More than 73% of the Asian Americans who voted chose Barack Obama over Mitt Romney last Tuesday. This was 11% more than the 2008 elections. Some pundits speculate that the high percentage of non-Christians among Asian Americans may have been turned off by the Christian rhetoric within the GOP. This argument doesn’t really work since African Americans and Hispanics are predominantly Christian and voted overwhelmingly for Obama. Others suggested that communitarian values of the Democratic Party were more attractive than the Republican virtue of individualism.

What does the election results say to Asian American Christian leaders – especially the evangelicals who urged a return to traditional family values? Shall these leaders join the chorus of conservative Christians who are now denouncing America? As an Asian American evangelical who has strong sympathies with progressive politics, I will not gloat. Actually, I hope that my brothers (mostly) and sisters who have allied themselves with conservative politics will not give up. I hope they will continue to inspire our communities to engage politics and contribute to the common good.

But I also hope that they are open to what I believe the elections are saying to them. Here are a couple of thoughts. I’d very much like to hear others.

1. Many Asian American evangelicals are seriously out of touch with Asian Americans, other minorities, women, and the working class.

Let’s resist the temptation to call Obama supporters “takers” and “dependents” as some conservatives are doing. Asian American evangelical leaders who uncritically embraced the religious right have not paid enough attention to what is happening in their own communities. Instead, I hope that they’ll actually listen to what Asian Americans and other member of the Obama coalition are saying. Paying as much attention to Asian American studies scholars as to James Dobson would be a helpful first step. Most Asian Americans live in diverse urban metropolitan regions. There are so many opportunities to meet and learn from the people in these regions. It’s as if Jesus has sent Asian American evangelicals into the highways and by-ways of life to deliver invitations to his welcoming banquet where new friendships can be formed. This is an opportunity to really listen to the hearts of people!

2. Many Asian American evangelicals must broaden the social issues they advocate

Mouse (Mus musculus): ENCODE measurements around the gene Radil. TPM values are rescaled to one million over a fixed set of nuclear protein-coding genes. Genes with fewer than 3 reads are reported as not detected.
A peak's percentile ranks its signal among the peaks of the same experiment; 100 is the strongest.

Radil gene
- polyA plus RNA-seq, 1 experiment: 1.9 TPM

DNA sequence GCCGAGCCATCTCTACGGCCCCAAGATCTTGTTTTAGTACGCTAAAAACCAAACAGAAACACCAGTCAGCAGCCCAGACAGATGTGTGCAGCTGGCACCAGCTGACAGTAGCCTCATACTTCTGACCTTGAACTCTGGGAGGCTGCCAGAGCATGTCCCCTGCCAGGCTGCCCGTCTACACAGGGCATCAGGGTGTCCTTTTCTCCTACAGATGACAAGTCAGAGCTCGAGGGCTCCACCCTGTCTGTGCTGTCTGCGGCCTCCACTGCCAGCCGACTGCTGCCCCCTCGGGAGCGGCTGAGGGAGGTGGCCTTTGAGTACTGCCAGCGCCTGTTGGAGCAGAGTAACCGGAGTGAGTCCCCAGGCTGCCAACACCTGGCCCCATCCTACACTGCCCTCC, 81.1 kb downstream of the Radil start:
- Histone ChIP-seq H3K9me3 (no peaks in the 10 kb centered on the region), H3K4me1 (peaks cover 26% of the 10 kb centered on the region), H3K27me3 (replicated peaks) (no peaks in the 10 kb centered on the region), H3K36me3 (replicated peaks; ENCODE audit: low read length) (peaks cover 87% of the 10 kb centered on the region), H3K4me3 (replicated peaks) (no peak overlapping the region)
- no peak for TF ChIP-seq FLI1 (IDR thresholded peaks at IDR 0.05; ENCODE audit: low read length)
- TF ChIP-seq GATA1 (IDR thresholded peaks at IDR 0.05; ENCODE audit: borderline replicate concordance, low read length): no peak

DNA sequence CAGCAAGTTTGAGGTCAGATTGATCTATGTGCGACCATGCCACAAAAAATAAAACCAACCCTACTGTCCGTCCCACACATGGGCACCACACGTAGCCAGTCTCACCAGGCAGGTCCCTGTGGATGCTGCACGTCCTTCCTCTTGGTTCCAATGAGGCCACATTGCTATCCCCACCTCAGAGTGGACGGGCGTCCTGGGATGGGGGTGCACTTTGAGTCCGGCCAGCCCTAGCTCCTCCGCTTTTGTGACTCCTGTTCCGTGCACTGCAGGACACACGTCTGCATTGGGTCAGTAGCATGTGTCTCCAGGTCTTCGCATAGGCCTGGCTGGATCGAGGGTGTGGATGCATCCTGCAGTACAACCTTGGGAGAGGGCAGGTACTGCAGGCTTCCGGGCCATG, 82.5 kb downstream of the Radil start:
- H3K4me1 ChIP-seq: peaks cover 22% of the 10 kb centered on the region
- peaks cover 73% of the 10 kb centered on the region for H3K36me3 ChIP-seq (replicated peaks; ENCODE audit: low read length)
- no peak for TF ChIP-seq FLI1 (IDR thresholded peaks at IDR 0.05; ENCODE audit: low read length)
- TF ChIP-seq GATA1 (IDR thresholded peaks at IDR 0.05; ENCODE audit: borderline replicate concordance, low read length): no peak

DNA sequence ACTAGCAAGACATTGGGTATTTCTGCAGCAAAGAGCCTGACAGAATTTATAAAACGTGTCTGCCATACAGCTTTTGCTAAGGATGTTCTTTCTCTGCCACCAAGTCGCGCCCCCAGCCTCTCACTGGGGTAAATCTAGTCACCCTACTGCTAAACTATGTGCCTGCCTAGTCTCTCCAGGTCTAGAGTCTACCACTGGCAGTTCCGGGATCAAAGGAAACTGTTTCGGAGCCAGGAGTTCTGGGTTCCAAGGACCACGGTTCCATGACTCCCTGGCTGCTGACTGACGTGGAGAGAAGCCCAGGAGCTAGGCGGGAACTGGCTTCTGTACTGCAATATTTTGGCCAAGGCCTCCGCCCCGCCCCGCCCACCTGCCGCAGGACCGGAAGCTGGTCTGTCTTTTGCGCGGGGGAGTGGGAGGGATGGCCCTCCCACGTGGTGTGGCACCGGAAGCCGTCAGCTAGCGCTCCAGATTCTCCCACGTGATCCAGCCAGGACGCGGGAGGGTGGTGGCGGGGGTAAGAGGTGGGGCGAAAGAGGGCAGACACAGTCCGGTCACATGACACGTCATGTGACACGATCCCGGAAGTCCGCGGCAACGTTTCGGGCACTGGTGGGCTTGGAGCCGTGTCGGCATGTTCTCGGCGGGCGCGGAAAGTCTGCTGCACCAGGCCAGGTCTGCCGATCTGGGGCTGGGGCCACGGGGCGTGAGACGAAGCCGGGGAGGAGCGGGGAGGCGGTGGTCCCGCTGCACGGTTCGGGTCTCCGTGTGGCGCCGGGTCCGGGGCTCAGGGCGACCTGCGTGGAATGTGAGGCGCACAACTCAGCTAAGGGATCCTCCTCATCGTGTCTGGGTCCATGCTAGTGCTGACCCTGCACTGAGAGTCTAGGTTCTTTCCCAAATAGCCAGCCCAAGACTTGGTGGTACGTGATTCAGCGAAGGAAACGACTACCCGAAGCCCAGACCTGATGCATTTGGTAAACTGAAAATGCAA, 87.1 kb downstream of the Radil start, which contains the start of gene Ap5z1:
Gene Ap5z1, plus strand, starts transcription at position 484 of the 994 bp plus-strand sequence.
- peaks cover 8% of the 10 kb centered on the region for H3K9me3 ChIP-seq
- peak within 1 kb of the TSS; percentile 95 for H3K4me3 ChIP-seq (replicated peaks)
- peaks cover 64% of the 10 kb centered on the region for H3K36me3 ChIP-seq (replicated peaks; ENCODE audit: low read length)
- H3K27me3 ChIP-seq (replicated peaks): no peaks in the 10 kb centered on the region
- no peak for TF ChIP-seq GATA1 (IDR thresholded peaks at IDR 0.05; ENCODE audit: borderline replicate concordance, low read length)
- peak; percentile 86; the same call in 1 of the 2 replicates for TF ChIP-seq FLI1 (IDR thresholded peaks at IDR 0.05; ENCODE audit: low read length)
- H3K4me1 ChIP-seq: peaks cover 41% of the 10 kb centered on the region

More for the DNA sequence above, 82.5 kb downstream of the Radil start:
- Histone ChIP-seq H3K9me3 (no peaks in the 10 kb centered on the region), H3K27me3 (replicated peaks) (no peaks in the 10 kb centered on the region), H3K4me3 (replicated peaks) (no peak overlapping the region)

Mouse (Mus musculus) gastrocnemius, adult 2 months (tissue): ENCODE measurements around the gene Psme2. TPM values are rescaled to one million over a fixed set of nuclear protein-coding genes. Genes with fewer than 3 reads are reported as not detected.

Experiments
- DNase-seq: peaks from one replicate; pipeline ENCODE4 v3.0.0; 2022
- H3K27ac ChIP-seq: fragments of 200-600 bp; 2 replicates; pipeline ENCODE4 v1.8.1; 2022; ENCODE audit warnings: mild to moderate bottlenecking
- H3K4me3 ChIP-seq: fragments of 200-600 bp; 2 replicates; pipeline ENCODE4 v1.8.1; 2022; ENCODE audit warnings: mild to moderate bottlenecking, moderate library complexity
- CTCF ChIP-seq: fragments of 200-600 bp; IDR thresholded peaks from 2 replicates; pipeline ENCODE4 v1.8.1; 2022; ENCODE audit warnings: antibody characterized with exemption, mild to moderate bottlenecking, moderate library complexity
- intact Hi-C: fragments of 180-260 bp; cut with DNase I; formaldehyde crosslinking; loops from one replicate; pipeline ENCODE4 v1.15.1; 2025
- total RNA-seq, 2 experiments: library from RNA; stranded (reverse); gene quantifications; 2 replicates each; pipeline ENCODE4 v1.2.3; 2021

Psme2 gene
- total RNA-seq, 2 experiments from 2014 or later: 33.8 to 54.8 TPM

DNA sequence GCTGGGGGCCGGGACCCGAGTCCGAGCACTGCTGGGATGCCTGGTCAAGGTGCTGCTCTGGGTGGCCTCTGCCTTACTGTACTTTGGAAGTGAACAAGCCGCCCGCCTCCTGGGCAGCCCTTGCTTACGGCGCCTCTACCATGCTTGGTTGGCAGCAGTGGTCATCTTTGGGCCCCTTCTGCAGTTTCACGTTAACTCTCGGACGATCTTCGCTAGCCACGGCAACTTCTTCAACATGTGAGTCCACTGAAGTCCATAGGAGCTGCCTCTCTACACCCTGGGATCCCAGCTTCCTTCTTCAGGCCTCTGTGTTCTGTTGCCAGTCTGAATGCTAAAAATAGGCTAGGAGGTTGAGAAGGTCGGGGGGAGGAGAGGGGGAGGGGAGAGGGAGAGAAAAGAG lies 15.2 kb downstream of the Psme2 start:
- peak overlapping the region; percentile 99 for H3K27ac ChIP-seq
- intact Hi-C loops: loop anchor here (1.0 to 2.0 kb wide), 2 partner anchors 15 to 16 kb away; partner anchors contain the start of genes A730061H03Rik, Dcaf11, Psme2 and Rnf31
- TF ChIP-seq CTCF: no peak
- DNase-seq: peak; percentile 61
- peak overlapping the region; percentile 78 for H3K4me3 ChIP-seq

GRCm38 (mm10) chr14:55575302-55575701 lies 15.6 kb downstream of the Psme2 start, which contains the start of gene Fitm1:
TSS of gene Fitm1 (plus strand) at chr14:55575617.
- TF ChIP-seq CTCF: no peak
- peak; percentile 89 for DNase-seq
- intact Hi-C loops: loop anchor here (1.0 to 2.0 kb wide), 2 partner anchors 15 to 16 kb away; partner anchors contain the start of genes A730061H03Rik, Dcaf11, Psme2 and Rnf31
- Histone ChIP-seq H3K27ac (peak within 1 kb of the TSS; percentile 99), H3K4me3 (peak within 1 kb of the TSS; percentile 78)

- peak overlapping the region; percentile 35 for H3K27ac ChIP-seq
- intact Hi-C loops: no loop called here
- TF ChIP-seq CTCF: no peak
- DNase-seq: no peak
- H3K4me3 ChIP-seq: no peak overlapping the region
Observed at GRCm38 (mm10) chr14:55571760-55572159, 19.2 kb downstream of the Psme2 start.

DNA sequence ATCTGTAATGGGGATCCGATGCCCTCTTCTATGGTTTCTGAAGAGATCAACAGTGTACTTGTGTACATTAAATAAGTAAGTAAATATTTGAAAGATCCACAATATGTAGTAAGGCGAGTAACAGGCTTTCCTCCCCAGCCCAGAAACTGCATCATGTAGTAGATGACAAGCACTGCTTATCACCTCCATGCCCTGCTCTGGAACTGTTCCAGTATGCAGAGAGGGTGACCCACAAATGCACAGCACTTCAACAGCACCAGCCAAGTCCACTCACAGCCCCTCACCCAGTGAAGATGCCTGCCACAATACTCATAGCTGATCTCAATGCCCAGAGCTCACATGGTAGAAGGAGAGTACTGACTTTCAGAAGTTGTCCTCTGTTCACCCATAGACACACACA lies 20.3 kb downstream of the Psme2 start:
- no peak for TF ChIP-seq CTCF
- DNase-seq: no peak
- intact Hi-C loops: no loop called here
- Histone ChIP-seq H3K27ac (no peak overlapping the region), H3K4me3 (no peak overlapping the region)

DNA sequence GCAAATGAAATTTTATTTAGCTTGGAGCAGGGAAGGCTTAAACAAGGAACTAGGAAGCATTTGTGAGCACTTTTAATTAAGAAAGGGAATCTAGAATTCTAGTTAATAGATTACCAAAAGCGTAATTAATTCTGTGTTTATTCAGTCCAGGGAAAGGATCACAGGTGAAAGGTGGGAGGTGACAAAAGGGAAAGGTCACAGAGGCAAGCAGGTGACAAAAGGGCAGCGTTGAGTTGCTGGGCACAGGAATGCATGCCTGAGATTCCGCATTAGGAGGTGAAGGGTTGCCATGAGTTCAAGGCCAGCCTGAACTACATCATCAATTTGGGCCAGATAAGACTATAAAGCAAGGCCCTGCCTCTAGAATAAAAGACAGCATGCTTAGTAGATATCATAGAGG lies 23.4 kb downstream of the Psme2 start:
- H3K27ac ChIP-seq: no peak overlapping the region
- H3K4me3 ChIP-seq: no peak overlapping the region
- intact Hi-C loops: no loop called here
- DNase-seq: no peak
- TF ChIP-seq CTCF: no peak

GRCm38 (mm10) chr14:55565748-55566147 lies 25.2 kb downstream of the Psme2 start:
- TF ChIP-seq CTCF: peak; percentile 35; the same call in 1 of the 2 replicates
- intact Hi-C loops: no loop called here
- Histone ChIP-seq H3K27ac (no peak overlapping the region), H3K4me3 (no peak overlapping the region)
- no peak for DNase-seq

It is time to acknowledge that their fellow Asian Americans (including many who are in their pews) are far more sophisticated than many evangelical leaders give them credit for. Despite the poor economy and despite the embrace of abortion rights and same sex marriage in the Democratic platform, racial minorities that are largely Christian still voted for Obama. I believe that the politics of white resentment was a major reason that Asian American and the other racial minority voters swung to Obama. Asian Americans were well aware of the racial undertones uttered by many Republicans. The GOP’s “little tent” strategy of appeasing the shrinking conservative white male base finally collapsed as racial minorities, young people, and women chose Obama’s vision of a more inclusive America. Few elections in recent history have highlighted the important of social justice for the marginalized as this one. Thus, Asian American evangelicals leaders must broaden their range of concerns or risk not only alienating the wider Asian American community, but intensifying the “silent exodus” from their own congregations. They will gain a more comprehensive life-affirming biblical vision for social engagement when they broaden the social issues they espouse.

Going forward, I hope that Asian American evangelical leaders will reject the rhetoric of scapegoating and demonization. I hope they will show greater civility and compassion to those who are different or disagreeable. I hope they will acknowledge their own history of being scapegoated – and as they explore this history, I hope they will discover that it is better to safeguard civil and religious liberties and social justice for all than to curtail the liberties of a few. What do you think?